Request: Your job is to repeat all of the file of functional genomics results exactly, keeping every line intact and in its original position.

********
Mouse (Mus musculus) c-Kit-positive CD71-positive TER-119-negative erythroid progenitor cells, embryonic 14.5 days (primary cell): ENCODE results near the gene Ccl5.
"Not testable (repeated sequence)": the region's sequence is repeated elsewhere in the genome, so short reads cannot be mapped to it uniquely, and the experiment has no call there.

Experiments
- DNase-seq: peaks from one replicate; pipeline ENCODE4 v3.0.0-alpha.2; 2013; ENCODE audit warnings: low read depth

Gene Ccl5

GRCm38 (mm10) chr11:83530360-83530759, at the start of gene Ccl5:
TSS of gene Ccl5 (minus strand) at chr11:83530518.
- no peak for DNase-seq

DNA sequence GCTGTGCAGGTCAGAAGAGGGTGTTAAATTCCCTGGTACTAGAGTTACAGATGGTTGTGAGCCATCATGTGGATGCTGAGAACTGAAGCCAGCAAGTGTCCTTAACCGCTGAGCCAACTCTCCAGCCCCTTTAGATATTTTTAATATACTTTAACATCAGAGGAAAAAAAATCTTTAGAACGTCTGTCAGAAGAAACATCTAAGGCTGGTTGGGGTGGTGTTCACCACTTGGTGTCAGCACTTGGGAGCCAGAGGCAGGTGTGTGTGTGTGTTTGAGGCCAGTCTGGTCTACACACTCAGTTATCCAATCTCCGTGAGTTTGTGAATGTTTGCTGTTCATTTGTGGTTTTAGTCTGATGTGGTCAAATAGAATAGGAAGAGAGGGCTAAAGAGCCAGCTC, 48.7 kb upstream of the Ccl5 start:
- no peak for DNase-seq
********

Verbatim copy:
Mouse (Mus musculus) c-Kit-positive CD71-positive TER-119-negative erythroid progenitor cells, embryonic 14.5 days (primary cell): ENCODE results near the gene Ccl5.
"Not testable (repeated sequence)": the region's sequence is repeated elsewhere in the genome, so short reads cannot be mapped to it uniquely, and the experiment has no call there.

Experiments
- DNase-seq: peaks from one replicate; pipeline ENCODE4 v3.0.0-alpha.2; 2013; ENCODE audit warnings: low read depth

Gene Ccl5

GRCm38 (mm10) chr11:83530360-83530759, at the start of gene Ccl5:
TSS of gene Ccl5 (minus strand) at chr11:83530518.
- no peak for DNase-seq

DNA sequence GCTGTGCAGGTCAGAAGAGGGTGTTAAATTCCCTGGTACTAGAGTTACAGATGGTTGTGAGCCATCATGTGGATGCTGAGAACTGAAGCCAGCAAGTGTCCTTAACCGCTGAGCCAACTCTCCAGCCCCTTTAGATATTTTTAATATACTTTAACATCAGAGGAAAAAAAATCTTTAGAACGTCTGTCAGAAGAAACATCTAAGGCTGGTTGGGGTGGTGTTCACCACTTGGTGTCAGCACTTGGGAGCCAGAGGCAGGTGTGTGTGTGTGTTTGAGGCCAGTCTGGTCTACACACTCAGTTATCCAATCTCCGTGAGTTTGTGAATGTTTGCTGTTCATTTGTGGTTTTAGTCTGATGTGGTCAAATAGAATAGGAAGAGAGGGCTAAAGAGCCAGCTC, 48.7 kb upstream of the Ccl5 start:
- no peak for DNase-seq